Is it stretch for a retailer to stage an esthetic customer experience?
In Chicago, Restoration Hardware has converted an old art school into a well-staged esthetic experience around the goods they sell. By using these goods as the props throughout the building, the store allows customers to experience the furniture and finishes in an immersive way. Customers are free to move about, enjoying food and drink as part of the casual relaxing environment—an environment that has the feel of a private party in a lavish home.
What makes this experience different from the retail experience is that there is no overt selling going on—just the relaxing atmosphere, good food, and occasionally live music. They have created a theatre of comfort to support their concept of being guest in a home furnished by Restoration Hardware.
The companies that are best at staging experiences for their customers know an important secret.
It takes the blending of all four realms to create a dynamic and memorable experience. For banks, this means applying all four realms to the engagement of their customers.
Go beyond just doing the mechanics and then evaluating based upon customer surveys. Plan to engage customers at all four realms by asking some basic questions.
- Education: How can the customer routinely learn something new connected to the bank or its products?
- Entertainment: What could be used to make the interactions more enjoyable for the customer?
- Escapist: What can the customer “just do” with the bank through interactions and involvement outside of the traditional processes?
- Esthetic: How can the bank space be used to encourage customers to linger and feel comfortable being there?
One of the toughest experiences a bank can stage on its own is the esthetic experience. Since esthetic is created, not by human interaction directly, but through the environment, it requires a keen sense of place-making beyond just a functional space planning. It is about designing the space as the experience, with elements of the bank’s unique brand. The space where customers interact must be a manifestation of the brand.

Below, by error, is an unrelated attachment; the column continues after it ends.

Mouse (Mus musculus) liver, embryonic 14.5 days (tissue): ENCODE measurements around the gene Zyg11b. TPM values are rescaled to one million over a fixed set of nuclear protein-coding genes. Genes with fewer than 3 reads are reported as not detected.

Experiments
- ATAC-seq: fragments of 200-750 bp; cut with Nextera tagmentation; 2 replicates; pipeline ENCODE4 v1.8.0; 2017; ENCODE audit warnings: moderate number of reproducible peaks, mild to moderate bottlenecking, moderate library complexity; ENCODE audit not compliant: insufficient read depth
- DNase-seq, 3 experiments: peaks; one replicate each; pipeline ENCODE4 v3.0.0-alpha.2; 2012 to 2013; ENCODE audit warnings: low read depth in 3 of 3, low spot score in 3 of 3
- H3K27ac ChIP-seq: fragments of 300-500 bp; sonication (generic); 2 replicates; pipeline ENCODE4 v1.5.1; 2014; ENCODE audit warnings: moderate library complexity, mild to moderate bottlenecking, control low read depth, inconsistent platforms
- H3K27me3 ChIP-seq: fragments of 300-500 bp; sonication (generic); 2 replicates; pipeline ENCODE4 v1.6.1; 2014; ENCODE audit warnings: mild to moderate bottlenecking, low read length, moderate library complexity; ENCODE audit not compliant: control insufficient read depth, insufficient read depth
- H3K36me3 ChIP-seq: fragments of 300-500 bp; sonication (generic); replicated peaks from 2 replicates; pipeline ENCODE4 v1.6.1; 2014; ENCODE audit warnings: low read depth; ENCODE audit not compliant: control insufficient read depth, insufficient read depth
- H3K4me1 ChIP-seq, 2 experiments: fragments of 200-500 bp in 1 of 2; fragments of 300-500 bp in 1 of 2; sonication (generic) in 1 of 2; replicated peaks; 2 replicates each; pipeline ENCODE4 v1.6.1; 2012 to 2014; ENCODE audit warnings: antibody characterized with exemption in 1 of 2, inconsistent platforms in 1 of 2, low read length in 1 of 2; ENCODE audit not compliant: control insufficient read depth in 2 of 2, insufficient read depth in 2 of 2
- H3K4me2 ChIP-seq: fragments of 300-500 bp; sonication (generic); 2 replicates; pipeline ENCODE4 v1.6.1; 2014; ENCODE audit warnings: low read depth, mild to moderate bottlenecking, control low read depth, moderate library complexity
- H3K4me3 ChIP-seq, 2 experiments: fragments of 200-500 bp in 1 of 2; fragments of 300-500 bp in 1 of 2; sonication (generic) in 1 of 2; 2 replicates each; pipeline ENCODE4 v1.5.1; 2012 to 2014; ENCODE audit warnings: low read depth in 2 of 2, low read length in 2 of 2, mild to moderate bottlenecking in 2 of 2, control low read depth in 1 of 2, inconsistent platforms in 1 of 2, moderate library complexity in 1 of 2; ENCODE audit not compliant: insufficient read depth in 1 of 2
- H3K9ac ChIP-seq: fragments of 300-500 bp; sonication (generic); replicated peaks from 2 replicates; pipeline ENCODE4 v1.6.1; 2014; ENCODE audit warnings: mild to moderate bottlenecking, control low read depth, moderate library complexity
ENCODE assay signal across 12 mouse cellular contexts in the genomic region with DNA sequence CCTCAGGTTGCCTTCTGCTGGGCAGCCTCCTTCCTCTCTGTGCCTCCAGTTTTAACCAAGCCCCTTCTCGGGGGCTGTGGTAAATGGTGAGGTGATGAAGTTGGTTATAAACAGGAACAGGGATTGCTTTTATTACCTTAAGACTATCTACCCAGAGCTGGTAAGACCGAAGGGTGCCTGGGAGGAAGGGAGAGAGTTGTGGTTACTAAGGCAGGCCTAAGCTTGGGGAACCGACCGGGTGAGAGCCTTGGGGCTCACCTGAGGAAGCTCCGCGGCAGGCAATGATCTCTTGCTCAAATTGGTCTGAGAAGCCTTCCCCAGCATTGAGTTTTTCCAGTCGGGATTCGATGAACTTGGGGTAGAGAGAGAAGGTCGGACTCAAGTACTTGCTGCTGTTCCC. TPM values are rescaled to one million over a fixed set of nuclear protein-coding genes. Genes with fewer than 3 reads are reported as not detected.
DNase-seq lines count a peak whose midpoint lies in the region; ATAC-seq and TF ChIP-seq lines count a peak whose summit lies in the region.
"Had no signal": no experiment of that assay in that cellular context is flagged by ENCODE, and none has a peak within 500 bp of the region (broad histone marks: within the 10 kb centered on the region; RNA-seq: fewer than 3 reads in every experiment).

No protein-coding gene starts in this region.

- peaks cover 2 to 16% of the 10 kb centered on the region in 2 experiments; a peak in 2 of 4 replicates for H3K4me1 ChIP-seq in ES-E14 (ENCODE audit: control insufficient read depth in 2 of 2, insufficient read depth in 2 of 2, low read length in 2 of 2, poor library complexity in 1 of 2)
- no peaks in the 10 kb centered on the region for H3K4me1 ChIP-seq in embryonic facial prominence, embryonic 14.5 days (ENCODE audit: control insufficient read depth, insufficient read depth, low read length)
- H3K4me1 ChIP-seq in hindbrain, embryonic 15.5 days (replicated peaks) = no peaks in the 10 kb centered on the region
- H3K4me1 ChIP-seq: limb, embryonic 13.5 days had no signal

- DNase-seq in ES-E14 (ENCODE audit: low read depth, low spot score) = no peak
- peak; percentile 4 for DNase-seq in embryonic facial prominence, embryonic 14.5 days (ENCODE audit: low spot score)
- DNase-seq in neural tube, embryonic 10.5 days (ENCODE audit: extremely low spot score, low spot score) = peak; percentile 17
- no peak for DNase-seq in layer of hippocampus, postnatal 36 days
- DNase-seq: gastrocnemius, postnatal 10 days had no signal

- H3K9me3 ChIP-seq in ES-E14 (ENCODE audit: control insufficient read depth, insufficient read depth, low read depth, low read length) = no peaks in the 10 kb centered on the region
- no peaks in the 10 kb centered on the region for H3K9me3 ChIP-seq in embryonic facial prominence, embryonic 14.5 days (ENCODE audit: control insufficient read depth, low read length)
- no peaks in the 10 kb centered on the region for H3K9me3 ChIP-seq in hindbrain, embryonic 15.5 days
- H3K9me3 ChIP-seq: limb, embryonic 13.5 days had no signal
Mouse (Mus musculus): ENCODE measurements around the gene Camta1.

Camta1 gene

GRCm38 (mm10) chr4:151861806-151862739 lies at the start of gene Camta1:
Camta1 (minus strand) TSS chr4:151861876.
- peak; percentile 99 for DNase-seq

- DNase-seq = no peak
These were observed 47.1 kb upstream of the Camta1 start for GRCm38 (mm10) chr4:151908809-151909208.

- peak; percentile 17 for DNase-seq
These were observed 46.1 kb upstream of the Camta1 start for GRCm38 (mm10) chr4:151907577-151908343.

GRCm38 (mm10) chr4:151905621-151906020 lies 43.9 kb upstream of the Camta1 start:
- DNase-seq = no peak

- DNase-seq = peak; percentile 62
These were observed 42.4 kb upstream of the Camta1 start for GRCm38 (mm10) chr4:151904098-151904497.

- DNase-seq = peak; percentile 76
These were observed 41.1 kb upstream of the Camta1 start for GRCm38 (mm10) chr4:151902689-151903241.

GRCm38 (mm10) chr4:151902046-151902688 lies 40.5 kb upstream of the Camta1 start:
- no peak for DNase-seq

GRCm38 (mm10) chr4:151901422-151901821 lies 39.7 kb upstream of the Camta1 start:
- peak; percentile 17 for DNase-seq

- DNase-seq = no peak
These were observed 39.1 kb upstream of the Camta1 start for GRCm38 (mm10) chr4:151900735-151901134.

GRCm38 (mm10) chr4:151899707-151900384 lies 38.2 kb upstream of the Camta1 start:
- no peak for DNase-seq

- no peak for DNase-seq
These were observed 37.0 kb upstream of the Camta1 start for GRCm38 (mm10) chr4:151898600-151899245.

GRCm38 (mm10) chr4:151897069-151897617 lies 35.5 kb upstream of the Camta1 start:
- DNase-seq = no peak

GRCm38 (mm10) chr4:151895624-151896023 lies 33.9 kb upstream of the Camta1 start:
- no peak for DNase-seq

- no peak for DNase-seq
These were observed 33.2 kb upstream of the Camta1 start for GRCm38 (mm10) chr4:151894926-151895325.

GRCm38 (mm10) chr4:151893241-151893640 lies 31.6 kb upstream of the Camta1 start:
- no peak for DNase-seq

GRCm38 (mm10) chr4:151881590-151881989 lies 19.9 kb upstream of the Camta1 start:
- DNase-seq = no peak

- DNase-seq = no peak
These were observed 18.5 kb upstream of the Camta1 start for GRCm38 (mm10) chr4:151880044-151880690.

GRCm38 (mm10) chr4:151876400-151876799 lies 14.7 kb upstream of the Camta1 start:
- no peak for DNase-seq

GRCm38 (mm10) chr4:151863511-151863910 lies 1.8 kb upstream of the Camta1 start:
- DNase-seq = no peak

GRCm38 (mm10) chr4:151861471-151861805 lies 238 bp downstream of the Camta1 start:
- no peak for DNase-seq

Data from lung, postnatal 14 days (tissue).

By leveraging each of the four types of experiences intentionally and harmoniously, the interaction and engagement of the customer deepens.
Deeper engagement leads to deeper relationships between the bank and the customer. In turn, this deeper relationship promotes growth and positive customer experience. The experience becomes the marketing.
By learning to stage experiences for customers, a bank can reduce budget costs in marketing and sales, increase retention of customers, and elevate the value. This is at the very core of creating economic value through experiences.
Kevin M. Dulle, Certified Experience Economy Expert (CEEE), is director of the Experience Innovations Strategy Team at NewGround, an experiential design build firm. He has spent over 25 years serving the financial industry with strategic planning, visual thinking, and experiential business development. With visual translations and graphic thinking techniques, Kevin guides clients in discovering unique strategic solutions, develop long-term planning options and organize complex concepts into cohesive strategies.